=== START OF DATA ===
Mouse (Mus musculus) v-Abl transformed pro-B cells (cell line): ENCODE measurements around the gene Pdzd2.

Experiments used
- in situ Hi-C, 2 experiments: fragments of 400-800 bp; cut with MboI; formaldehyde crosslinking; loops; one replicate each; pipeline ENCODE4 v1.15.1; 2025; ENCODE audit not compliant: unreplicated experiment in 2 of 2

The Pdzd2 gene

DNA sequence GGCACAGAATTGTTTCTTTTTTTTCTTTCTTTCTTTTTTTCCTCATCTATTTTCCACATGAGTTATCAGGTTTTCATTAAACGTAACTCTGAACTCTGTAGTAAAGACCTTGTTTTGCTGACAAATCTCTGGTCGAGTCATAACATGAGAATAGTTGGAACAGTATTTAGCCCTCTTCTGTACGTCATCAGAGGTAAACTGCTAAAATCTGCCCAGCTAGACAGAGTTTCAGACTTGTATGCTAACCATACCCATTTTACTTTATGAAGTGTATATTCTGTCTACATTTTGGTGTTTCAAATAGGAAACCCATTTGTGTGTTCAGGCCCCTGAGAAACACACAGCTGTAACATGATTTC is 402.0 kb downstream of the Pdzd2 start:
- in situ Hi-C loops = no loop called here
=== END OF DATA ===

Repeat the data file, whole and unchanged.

Mouse (Mus musculus) v-Abl transformed pro-B cells (cell line): ENCODE measurements around the gene Pdzd2.

Experiments used
- in situ Hi-C, 2 experiments: fragments of 400-800 bp; cut with MboI; formaldehyde crosslinking; loops; one replicate each; pipeline ENCODE4 v1.15.1; 2025; ENCODE audit not compliant: unreplicated experiment in 2 of 2

The Pdzd2 gene

DNA sequence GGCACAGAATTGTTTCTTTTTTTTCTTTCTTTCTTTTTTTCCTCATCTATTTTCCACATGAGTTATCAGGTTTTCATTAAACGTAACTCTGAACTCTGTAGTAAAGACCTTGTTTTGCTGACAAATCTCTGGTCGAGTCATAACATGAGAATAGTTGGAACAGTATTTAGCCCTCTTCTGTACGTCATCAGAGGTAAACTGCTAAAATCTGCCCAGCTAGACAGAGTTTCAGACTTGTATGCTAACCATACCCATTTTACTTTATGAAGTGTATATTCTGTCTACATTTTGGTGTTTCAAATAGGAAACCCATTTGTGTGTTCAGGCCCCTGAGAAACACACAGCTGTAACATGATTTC is 402.0 kb downstream of the Pdzd2 start:
- in situ Hi-C loops = no loop called here